Gallier House, New Orleans
Categories: History Museums, Historic Sites, Museums, Tourist Spots
Gallier House is a restored 19th-century historic house museum located on Royal Street in the French Quarter of New Orleans, Louisiana.It was originally the home of prominent New Orleans architect, James Gallier, Jr. Construction began in 1857 and he moved in with his wife and children in 1860.The fully furnished house includes a courtyard garden, elegant carriageway, and slave quarters. The interior is restored and furnished in the style of the 1850s. The home boasts numerous technological and architectural advancements for its time, offering a glimpse into 19th-century cutting-edge design. It was declared a National Historic Landmark in 1974 for its association with Gallier, one of the city's most important architects of the mid-19th century.In 1996, the Woman’s Exchange became the steward of this historic house after acquiring it from Tulane University. The Gallier House reflects an accurate and comprehensive historic restoration of one of New Orleans’ time-honored landmarks.ArchitectureThe house is eclectic, combining Italianate features such as stucco treatment with classical elements like the formal front entrance. The stucco covering protected the soft, locally-made brick from erosion by wind and water. The building was constructed of brick-on-brick foundations which increase the width below the surface.The front entry is protected by the original cast iron gate. Much of the cast iron in the French Quarter was purchased from catalogs, so it was not as unique as the wrought iron. The front gate of Gallier House, however, was designed by James Gallier, Jr. specifically for this house.Make Gallier House a centerpiece of your New Orleans vacation itinerary, and find what else is worth visiting using our New Orleans travel itinerary maker.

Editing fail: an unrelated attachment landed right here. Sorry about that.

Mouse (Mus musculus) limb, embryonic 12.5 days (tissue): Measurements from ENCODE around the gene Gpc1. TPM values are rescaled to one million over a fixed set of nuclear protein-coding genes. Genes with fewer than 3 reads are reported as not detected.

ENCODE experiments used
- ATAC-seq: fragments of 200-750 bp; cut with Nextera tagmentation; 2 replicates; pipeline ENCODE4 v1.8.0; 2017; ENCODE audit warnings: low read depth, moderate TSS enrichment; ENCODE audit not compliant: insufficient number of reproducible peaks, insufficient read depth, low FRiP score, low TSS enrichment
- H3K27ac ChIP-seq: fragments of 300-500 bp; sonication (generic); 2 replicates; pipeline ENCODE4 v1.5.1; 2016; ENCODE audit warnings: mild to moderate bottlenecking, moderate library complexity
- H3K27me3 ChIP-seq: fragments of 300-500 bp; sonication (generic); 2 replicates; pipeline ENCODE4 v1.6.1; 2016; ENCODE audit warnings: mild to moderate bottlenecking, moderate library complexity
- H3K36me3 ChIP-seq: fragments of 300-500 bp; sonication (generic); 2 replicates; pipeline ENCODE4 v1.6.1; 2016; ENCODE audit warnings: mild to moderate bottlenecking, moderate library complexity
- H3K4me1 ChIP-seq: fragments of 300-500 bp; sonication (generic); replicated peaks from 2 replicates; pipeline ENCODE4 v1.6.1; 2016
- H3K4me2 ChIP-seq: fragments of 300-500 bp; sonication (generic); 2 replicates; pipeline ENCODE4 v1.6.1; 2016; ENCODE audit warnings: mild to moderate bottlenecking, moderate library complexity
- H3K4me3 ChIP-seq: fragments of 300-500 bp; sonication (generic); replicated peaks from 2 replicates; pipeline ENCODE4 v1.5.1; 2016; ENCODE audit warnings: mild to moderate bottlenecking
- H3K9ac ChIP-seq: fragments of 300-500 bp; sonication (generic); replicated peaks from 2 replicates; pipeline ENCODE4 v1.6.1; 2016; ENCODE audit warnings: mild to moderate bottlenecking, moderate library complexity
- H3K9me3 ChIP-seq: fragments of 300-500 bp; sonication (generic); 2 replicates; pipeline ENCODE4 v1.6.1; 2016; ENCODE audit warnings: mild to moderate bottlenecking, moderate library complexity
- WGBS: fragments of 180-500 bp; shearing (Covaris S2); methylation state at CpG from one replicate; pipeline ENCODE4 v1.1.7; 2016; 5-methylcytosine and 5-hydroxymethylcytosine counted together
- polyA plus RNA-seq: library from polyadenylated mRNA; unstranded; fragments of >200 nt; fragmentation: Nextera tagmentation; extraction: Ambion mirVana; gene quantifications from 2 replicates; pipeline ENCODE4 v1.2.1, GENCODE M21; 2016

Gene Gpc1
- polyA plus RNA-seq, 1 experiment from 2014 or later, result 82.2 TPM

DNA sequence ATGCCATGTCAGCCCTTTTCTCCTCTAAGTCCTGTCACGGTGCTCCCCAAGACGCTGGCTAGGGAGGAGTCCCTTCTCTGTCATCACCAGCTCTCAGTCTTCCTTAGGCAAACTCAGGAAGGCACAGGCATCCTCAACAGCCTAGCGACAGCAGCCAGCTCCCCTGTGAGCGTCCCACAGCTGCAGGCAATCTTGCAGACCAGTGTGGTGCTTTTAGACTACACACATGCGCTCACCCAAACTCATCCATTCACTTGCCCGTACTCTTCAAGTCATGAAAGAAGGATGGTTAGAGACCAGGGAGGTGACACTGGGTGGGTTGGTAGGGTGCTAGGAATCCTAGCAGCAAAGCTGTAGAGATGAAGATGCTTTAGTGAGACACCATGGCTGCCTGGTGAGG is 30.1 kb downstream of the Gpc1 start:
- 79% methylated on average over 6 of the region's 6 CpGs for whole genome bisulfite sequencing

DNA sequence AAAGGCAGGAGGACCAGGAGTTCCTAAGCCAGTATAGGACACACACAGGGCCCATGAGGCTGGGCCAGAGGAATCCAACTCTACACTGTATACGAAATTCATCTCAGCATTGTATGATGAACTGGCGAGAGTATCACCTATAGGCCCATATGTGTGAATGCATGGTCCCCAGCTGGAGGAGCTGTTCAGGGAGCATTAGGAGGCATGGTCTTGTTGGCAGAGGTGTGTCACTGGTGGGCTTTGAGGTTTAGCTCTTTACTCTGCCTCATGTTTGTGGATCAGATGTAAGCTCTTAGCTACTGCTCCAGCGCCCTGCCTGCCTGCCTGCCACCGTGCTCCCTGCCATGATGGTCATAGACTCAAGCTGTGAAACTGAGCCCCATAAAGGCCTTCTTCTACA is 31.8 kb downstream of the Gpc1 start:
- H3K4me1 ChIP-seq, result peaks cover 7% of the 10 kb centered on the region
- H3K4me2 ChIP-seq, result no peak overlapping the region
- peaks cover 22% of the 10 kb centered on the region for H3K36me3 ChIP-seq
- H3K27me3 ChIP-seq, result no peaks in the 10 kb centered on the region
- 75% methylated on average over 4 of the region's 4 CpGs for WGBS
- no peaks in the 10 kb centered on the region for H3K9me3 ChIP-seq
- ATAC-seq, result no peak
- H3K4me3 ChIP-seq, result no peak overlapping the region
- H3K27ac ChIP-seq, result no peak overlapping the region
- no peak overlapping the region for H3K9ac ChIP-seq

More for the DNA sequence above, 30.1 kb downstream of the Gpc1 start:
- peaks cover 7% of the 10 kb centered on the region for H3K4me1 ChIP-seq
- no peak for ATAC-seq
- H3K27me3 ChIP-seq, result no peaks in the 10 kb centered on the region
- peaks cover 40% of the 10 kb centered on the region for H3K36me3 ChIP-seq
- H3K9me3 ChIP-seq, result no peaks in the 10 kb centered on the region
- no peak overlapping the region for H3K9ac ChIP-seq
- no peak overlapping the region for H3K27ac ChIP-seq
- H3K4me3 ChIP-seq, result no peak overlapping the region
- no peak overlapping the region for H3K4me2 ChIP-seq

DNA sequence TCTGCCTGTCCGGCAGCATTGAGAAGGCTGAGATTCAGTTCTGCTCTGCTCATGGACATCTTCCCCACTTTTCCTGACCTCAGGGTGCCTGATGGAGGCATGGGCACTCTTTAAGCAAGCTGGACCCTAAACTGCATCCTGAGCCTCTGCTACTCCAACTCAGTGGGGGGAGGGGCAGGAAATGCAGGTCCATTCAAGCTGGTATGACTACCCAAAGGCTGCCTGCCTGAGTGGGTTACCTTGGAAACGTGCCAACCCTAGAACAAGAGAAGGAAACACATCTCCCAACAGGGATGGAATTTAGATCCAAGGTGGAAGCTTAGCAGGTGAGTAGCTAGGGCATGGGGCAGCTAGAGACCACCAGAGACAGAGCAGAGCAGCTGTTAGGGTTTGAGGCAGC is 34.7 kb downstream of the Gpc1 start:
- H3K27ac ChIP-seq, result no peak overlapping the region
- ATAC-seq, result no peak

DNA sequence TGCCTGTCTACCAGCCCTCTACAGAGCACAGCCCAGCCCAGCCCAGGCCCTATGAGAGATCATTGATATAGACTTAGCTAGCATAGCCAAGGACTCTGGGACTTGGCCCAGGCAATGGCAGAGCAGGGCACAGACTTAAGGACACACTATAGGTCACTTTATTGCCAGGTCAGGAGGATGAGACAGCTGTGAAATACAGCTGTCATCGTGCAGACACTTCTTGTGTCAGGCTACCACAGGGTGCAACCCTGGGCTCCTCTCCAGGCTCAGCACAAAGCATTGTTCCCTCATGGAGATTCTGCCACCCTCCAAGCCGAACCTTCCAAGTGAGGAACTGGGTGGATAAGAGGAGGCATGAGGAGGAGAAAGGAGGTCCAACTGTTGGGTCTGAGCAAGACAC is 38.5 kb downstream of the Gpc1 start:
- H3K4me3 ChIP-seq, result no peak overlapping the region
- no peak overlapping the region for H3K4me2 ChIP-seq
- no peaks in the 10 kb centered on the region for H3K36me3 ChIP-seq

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Shows the historic charm of the French Quarter. Lots of details intact in the thome! Interesting even for children!
This beautiful old home is only five blocks up from the Cathedral on Royal Street. The one hour tour is really informative and cover the home, contents and occupiers. See how upper middle class people... read more »
Peter led an extremely interesting tour. Unlike some of the for-profit plantation tours, this one is based on detailed historical records that bring the Gallier family to life. The house is also beaut... read more »
Very neat to see this house done up in original period decorations. Check it out.
They don't post their hours anywhere but on the web, so we went over on Wednesday and it was closed. We came back today at 10am, it was closed. No information on their door. Just said "come by later." Got their brochure. No date/time information. Called the main number and it went to someone's voice mail. We went back at noon and it was open but no tours until 1. We've now spent our whole morning just trying to find out when to come in. Very frustrating indeed. Sure it's worthwhile, but is it really too much trouble to put your hours on the door?
Awesome place and great tour.
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